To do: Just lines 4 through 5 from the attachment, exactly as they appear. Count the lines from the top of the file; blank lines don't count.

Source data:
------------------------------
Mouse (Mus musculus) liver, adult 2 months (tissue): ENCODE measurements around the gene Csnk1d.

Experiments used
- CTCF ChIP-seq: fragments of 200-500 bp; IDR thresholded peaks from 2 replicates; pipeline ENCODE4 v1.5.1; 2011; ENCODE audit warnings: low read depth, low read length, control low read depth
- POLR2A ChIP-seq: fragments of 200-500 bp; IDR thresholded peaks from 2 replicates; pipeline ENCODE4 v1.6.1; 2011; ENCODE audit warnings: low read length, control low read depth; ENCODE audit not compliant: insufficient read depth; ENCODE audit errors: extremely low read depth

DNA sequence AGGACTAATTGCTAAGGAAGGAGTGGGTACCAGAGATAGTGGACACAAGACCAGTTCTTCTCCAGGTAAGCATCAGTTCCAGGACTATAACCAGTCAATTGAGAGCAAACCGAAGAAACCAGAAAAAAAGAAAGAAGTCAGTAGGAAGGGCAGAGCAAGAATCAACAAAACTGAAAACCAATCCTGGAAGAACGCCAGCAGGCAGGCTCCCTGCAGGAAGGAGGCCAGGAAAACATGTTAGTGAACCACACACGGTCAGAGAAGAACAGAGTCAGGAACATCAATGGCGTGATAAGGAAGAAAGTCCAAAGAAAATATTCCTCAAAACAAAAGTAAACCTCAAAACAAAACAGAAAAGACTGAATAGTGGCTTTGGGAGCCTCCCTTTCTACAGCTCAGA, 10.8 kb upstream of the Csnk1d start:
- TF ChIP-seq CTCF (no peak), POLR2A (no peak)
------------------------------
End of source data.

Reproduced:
- POLR2A ChIP-seq: fragments of 200-500 bp; IDR thresholded peaks from 2 replicates; pipeline ENCODE4 v1.6.1; 2011; ENCODE audit warnings: low read length, control low read depth; ENCODE audit not compliant: insufficient read depth; ENCODE audit errors: extremely low read depth

DNA sequence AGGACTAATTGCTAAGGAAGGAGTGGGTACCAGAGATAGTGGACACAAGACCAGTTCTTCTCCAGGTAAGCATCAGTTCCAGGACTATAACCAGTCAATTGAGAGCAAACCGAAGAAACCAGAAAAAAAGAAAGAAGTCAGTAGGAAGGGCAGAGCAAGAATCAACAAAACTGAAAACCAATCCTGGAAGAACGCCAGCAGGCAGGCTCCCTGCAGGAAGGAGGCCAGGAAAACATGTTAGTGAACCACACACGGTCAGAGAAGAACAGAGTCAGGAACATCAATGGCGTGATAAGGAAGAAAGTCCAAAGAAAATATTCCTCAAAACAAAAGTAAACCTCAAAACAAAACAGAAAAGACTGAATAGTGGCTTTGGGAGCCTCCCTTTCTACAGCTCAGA, 10.8 kb upstream of the Csnk1d start: